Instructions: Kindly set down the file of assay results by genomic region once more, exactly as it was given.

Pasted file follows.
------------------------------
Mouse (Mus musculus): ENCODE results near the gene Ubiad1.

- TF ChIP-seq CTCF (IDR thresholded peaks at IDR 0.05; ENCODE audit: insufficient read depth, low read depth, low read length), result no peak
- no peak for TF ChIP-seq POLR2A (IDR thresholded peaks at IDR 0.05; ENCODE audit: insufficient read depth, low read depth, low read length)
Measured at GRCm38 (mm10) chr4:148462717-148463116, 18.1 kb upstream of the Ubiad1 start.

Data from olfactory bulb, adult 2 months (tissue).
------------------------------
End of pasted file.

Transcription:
Mouse (Mus musculus): ENCODE results near the gene Ubiad1.

- TF ChIP-seq CTCF (IDR thresholded peaks at IDR 0.05; ENCODE audit: insufficient read depth, low read depth, low read length), result no peak
- no peak for TF ChIP-seq POLR2A (IDR thresholded peaks at IDR 0.05; ENCODE audit: insufficient read depth, low read depth, low read length)
Measured at GRCm38 (mm10) chr4:148462717-148463116, 18.1 kb upstream of the Ubiad1 start.

Data from olfactory bulb, adult 2 months (tissue).